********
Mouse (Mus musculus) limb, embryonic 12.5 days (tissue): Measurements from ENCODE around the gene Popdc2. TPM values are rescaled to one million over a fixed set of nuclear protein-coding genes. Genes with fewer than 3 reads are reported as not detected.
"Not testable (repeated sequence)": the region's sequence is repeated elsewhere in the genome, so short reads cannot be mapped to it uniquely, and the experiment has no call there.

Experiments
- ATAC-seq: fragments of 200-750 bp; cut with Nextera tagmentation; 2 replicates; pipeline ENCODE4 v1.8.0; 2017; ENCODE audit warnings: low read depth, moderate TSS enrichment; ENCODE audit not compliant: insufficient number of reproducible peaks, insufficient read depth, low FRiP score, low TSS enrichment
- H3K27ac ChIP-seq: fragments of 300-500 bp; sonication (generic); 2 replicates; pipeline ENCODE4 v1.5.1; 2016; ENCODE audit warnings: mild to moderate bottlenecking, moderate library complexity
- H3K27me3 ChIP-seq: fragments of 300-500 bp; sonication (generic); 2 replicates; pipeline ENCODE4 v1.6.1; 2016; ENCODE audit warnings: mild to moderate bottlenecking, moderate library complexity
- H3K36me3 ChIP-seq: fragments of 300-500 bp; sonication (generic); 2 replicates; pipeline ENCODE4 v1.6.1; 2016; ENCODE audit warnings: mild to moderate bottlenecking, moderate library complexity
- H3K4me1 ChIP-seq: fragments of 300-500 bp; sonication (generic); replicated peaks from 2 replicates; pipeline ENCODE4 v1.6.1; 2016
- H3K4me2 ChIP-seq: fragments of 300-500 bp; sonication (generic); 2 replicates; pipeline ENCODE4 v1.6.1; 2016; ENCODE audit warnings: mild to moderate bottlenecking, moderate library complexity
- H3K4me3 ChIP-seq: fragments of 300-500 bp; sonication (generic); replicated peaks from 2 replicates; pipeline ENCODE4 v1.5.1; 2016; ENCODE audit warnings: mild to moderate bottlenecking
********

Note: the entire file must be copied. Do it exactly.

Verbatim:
Mouse (Mus musculus) limb, embryonic 12.5 days (tissue): Measurements from ENCODE around the gene Popdc2. TPM values are rescaled to one million over a fixed set of nuclear protein-coding genes. Genes with fewer than 3 reads are reported as not detected.
"Not testable (repeated sequence)": the region's sequence is repeated elsewhere in the genome, so short reads cannot be mapped to it uniquely, and the experiment has no call there.

Experiments
- ATAC-seq: fragments of 200-750 bp; cut with Nextera tagmentation; 2 replicates; pipeline ENCODE4 v1.8.0; 2017; ENCODE audit warnings: low read depth, moderate TSS enrichment; ENCODE audit not compliant: insufficient number of reproducible peaks, insufficient read depth, low FRiP score, low TSS enrichment
- H3K27ac ChIP-seq: fragments of 300-500 bp; sonication (generic); 2 replicates; pipeline ENCODE4 v1.5.1; 2016; ENCODE audit warnings: mild to moderate bottlenecking, moderate library complexity
- H3K27me3 ChIP-seq: fragments of 300-500 bp; sonication (generic); 2 replicates; pipeline ENCODE4 v1.6.1; 2016; ENCODE audit warnings: mild to moderate bottlenecking, moderate library complexity
- H3K36me3 ChIP-seq: fragments of 300-500 bp; sonication (generic); 2 replicates; pipeline ENCODE4 v1.6.1; 2016; ENCODE audit warnings: mild to moderate bottlenecking, moderate library complexity
- H3K4me1 ChIP-seq: fragments of 300-500 bp; sonication (generic); replicated peaks from 2 replicates; pipeline ENCODE4 v1.6.1; 2016
- H3K4me2 ChIP-seq: fragments of 300-500 bp; sonication (generic); 2 replicates; pipeline ENCODE4 v1.6.1; 2016; ENCODE audit warnings: mild to moderate bottlenecking, moderate library complexity
- H3K4me3 ChIP-seq: fragments of 300-500 bp; sonication (generic); replicated peaks from 2 replicates; pipeline ENCODE4 v1.5.1; 2016; ENCODE audit warnings: mild to moderate bottlenecking